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Poll: Mich. voters support 60 mpg requirement

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May 27, 2011 Nearly one in five likely Michigan voters support a national standard requiring automakers to build cars that get at least 60 miles per gallon (mpg).

Seventy-eight percent of likely Michigan voters surveyed said they support measures to require 60 mpg by 2025, and 76 percent said such a requirement would spur automakers to innovate, boost sales, and save American jobs. The poll, conducted by The Mellman Group for Ceres, surveyed 800 likely Michigan voters from April 9-12.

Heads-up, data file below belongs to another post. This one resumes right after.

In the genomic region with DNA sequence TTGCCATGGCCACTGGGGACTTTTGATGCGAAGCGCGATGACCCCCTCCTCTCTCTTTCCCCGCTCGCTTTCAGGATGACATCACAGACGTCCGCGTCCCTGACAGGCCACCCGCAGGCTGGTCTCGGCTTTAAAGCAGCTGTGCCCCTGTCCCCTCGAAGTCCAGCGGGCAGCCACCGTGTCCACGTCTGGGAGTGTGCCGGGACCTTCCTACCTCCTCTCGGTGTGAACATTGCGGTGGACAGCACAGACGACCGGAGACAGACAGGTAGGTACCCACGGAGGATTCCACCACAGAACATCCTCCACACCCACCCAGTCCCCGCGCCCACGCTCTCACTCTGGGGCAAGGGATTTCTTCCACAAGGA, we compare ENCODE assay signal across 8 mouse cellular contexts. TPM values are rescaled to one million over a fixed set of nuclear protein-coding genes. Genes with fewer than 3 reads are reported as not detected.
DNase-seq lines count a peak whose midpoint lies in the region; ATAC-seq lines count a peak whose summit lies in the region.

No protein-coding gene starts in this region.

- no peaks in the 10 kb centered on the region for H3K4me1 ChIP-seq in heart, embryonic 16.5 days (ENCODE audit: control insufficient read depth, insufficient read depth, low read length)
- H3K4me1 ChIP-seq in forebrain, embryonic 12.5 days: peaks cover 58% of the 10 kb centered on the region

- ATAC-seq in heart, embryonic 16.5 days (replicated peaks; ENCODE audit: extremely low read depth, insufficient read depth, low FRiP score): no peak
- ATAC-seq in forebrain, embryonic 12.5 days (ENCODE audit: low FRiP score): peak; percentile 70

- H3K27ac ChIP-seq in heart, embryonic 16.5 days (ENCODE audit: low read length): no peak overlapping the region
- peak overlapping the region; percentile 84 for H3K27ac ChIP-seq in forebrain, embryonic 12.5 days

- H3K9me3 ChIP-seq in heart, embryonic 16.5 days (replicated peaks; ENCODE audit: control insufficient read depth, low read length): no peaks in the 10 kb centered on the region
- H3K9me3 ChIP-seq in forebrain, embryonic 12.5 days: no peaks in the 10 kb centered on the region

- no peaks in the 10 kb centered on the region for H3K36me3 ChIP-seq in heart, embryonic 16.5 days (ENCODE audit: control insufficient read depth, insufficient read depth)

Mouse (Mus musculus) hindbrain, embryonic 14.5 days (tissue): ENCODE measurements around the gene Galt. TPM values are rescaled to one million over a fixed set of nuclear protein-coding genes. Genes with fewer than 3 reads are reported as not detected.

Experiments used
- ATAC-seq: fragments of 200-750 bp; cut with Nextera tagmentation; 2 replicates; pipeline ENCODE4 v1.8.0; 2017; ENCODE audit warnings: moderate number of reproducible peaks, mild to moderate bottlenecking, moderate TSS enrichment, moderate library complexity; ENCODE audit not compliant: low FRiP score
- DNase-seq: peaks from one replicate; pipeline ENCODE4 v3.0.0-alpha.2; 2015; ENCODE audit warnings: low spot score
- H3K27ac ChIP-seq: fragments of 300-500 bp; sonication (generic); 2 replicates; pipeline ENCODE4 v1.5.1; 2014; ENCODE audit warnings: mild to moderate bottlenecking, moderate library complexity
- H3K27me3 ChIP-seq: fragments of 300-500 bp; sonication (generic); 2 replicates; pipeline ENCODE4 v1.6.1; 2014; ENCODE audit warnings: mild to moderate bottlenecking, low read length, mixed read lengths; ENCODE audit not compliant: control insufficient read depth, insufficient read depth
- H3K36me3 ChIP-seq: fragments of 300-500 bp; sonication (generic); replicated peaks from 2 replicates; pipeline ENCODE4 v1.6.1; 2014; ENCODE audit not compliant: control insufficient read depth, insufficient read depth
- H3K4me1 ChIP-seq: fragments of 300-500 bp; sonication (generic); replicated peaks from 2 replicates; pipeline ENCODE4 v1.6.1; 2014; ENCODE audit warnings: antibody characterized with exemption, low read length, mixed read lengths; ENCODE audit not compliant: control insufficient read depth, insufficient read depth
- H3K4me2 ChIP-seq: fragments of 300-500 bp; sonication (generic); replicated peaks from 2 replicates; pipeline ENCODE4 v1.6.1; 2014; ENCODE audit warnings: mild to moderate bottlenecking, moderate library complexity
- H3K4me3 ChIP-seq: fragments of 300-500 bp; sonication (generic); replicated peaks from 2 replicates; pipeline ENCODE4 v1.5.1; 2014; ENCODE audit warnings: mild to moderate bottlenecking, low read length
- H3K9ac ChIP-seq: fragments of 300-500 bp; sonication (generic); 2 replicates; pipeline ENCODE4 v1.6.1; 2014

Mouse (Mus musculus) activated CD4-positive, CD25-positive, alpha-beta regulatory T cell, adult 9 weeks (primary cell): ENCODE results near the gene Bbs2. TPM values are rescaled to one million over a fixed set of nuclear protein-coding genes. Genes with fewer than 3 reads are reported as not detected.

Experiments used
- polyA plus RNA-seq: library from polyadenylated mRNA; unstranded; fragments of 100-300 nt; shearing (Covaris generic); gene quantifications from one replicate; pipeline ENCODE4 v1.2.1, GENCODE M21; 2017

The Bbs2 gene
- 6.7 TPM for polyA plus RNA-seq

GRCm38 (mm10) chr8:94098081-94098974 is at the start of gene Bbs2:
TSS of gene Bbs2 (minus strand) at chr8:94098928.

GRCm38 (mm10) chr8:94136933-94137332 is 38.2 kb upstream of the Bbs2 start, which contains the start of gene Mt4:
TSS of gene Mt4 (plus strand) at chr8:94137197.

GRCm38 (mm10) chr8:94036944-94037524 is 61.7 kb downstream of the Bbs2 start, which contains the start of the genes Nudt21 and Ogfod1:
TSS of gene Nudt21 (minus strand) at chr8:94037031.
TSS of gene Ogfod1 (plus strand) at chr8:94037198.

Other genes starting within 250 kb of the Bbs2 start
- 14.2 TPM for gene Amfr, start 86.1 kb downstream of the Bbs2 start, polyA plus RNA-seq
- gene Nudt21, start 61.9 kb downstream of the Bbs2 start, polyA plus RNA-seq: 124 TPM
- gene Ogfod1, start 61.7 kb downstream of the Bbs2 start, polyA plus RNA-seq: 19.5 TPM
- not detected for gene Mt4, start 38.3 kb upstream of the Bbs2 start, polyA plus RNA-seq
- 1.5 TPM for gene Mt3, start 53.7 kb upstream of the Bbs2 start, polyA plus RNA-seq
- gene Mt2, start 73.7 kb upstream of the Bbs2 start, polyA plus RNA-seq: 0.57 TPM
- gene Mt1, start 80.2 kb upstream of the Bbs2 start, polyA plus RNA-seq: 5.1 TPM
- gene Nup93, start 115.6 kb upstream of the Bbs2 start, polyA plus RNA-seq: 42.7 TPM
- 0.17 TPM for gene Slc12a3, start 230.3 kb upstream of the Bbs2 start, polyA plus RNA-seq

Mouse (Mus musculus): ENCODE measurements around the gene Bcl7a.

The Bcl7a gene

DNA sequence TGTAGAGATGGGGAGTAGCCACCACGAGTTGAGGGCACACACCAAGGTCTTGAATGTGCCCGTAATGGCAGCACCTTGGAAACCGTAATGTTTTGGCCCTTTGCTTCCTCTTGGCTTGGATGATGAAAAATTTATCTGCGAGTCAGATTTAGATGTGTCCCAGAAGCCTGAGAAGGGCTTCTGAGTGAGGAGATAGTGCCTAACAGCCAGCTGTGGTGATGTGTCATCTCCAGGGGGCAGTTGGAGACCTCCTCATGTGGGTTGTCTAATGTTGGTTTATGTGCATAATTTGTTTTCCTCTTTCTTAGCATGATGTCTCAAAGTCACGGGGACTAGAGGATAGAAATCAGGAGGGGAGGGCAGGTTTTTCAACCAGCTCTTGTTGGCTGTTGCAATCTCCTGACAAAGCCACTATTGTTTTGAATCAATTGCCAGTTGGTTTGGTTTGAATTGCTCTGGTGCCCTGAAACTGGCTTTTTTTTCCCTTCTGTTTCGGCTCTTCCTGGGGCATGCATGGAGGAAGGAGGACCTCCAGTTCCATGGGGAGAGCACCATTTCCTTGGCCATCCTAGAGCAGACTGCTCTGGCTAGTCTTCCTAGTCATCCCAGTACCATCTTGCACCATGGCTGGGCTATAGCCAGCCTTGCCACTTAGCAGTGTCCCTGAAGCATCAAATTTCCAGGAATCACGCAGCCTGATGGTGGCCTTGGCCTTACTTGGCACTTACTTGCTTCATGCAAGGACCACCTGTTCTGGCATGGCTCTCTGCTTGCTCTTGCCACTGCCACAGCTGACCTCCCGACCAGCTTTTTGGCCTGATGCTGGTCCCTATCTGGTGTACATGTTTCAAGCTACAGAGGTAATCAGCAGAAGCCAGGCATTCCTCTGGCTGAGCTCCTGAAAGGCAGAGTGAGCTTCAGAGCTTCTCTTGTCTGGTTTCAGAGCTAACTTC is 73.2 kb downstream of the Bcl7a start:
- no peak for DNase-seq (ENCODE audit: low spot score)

"The American voter is speaking loudly in Michigan," said Ceres President Mindy Lubber. "It isn't just $4-a-gallon fatigue. These voters clearly recognize that our economic and national security futures are also rolled up in saving money at the pump and making America far more energy independent."

 

The new polling data comes as government agencies seek to develop new passenger vehicle fuel economy standards. See FenderBender's interview with I-CAR's Jeff Peevy on the new corporate average fuel economy (CAFE) standards.

For more information on the Ceres poll, visit ceres.org.

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